28. #28 Jimmy Nightingale
    August 12, 2010

    Re #23-26.

    If the comments about Catastrophic AGW are correct, that would seem to suggest a shift in thinking.

    From the “it’s not happening” or “it’s just a conspiracy to get access to more funding” to “if it is real, it isn’t going to be as bad as they (the climate scientists) say and may even be a good thing.” A slight paradigm shift, but a shift in the right direction nonetheless.

    And that has to be a good thing.

  29. #29 Michael
    August 12, 2010

    Jimmy,

    I think you may be a little too optimistic.

    The move is about shifting from a position of almost zero credibility to one that has more, not for the purpose of better reflecting reality, but to more effectively muddy the waters.

  30. #30 chek
    August 12, 2010

    Jimmy N. #28 said: “A slight paradigm shift, but a shift in the right direction nonetheless. And that has to be a good thing.”

    I sort of can see where you’re coming from Jimmy, but to me it’s a little too close to ‘Oceania has always been at war with Eurasia’.

    In other words classic, intellectually crippling, dishonest doublethink.

  31. #31 Jeremy C
    August 13, 2010

    Very nice Chek, very nice.

  32. #32 Bernard J.
    August 13, 2010

    [Jeremy C]().

    The “C” word is being adopted by conservative denialists across the board these days. Consider [this week's Counterpoint](http://www.abc.net.au/rn/counterpoint/stories/2010/2973381.htm):

    Paul Comrie-Thomson: What do you say to the arguments of the peak energy catastrophists with regard to uranium?

    Oo, so the matter of finite resources is all a big scare apparently. How they must itch to hyphenate “catastrophic” and “Malthusian”…

    The whole piece is actually a curious exercise in pseudo-intellectual spin, and is particularly ironic considering that one of the [preceding stories](http://www.abc.net.au/rn/counterpoint/stories/2010/2973393.htm) was a swipe at the Bolshy Western intellectuals who got it all wrong.

    Sometimes I can’t help but think that Couterpoint is a giant Poe, and that one day they will admit that they’ve been hoaxing the conservatives of Australia all along.

    It would be a better explanation for some of the stuff that they broadcast, than the thought that they do so in all seriousness…

  33. #33 Russell Seitz
    August 13, 2010

    I see Watts Up With That now refers to the viscount as ” A compellingly articulate British Lord”

    Haw Haw.

  34. #34 Marion Delgado
    August 13, 2010

    The crown represents the Red Queen, and the portculis is the front gate of Bedlam.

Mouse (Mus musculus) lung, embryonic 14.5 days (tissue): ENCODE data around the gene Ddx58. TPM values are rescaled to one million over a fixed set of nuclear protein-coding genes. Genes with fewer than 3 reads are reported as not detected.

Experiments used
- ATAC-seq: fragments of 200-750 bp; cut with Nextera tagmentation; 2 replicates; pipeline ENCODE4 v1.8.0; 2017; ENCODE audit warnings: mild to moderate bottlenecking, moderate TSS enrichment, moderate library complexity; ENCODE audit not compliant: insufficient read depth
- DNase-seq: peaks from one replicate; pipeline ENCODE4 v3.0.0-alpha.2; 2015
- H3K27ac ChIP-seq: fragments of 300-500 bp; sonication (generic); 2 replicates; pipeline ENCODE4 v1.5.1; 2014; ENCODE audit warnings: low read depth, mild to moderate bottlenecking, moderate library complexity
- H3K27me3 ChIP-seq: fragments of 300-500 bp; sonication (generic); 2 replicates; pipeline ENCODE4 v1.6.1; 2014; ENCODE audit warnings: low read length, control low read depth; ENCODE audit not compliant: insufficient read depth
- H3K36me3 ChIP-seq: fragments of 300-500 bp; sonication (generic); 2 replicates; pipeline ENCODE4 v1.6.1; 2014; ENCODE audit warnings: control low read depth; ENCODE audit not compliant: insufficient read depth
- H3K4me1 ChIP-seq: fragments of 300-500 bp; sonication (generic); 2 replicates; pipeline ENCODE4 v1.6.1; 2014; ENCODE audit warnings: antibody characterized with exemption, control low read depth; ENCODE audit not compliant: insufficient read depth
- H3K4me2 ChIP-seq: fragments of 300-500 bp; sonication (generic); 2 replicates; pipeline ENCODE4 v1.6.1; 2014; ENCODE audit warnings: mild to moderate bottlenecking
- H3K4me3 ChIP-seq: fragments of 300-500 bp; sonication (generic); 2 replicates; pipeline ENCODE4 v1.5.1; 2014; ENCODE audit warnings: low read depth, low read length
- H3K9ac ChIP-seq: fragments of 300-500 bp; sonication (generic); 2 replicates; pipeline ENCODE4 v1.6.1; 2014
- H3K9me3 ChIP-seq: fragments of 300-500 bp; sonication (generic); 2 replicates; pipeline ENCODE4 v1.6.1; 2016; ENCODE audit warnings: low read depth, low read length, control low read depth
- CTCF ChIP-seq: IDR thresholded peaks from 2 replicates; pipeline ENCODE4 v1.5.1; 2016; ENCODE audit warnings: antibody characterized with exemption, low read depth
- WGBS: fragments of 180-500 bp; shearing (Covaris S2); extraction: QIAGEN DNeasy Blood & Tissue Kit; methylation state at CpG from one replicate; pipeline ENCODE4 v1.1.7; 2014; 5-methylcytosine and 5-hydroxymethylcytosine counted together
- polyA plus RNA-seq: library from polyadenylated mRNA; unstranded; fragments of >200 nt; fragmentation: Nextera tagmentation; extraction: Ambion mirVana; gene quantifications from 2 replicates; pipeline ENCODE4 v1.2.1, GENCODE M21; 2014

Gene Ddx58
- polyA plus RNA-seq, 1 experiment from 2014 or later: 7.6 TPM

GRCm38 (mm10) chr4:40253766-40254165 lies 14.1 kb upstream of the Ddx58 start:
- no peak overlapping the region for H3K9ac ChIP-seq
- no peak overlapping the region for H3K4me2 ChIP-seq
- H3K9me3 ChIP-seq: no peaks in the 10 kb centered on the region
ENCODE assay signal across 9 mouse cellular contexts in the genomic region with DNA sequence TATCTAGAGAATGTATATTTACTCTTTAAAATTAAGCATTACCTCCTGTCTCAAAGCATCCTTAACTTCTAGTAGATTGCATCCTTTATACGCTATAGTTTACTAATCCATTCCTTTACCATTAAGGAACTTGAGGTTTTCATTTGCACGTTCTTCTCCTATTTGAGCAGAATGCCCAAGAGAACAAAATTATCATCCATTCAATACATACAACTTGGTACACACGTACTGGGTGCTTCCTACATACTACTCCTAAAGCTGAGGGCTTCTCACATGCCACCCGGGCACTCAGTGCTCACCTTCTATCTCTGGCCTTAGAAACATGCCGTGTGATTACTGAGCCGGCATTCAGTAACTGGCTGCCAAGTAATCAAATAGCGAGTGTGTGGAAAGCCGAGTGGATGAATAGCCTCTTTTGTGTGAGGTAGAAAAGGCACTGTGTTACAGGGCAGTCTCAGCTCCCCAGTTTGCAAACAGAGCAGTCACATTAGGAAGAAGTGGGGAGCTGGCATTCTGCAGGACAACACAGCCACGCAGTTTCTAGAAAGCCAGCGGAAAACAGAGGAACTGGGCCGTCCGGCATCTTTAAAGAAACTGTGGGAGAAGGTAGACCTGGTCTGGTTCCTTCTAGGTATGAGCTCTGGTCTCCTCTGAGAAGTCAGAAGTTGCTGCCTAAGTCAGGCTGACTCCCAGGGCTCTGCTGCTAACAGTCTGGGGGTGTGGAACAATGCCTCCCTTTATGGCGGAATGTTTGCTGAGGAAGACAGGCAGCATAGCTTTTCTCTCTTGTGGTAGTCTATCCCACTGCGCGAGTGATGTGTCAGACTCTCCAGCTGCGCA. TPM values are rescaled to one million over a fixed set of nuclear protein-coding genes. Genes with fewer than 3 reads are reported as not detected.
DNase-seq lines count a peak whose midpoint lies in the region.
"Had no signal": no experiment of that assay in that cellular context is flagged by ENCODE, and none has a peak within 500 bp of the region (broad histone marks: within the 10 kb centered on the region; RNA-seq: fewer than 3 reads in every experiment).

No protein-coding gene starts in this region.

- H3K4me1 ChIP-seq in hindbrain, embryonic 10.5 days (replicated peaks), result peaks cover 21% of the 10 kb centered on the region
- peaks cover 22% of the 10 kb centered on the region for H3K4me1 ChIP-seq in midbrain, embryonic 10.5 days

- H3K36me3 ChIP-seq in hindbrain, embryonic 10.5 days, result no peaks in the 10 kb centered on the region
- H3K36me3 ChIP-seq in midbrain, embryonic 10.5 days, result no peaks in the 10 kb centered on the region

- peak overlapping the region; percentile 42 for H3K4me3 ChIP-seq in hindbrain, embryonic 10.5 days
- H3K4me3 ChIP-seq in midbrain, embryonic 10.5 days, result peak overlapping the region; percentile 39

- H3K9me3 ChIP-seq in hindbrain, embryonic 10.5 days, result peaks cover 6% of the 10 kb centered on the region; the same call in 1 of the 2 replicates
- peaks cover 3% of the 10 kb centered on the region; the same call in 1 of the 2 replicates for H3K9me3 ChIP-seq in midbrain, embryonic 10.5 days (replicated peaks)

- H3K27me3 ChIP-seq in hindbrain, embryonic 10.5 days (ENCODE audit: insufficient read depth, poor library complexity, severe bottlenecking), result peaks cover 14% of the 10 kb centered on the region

35. #35 RHWombat
    August 13, 2010

    Russell@33. Nice one!
    Slainte

  36. #36 RHWombat
    August 13, 2010

    BJ@32. Counterpoint used to make my ears bleed, but thinking of it as Phillip Adam’s poe might just work…nah. Slainte.

  37. #37 Deech56
    August 13, 2010

    Jeremy C #23: I’ve wondered that myself and have challenged people on other boards. Tom Fuller has stated that the “C” is for a sensitivity above the IPCC range, but I do not believe this opinion is shared by others.

    Anti-”CAGW” seems to be the new “lukewamer” position – a way of splitting hairs and setting up a strawman, since the term can mean whatever the writer wants it to mean.

  38. #38 Paul UK
    August 13, 2010

    Doug@14

    Re: new Monckton emblem.
    I like the replacement of the portcullis with a waffle.
    Ingenious.

  39. #39 Ian Forrester
    August 13, 2010

    I see from an ad in the property section of the “Scottish Field” that Carie Estate is for sale. Is that not the humble abode of the Discount Monk? Perhaps he is in need of substantial funds for upcoming legal fees.

    It is interesting that his estate is on a road to no-where. It is on a dead end road which stops deep in the Highlands. Perhaps he can become the Pied Piper of AGW deniers and have them follow him on the “road to no-where”?

    I can just imagine him at the head of the line chanting the old favorite song of Scottish comedian Harry Lauder, “keep right on to the end of the road”.

    Let’s just hope that this is the start of the end of the road for AGW deniers.

  40. #40 dorlomon
    August 13, 2010

    I see Watts Up With That now refers to the viscount as ” A compellingly articulate British Lord”

    Haw Haw.
    = = = = = = = == = = = = = =
    >.< that close to a Godwin but I like it.

  41. #41 dhogaza
    August 13, 2010

    dorlomon – that’s a good one.

    http://en.wikipedia.org/wiki/Lord_Haw-Haw for the younger set who haven’t heard of Adolf.

  42. #42 dhogaza
    August 13, 2010

    Jeremy C #23: I’ve wondered that myself and have challenged people on other boards. Tom Fuller has stated that the “C” is for a sensitivity above the IPCC range, but I do not believe this opinion is shared by others.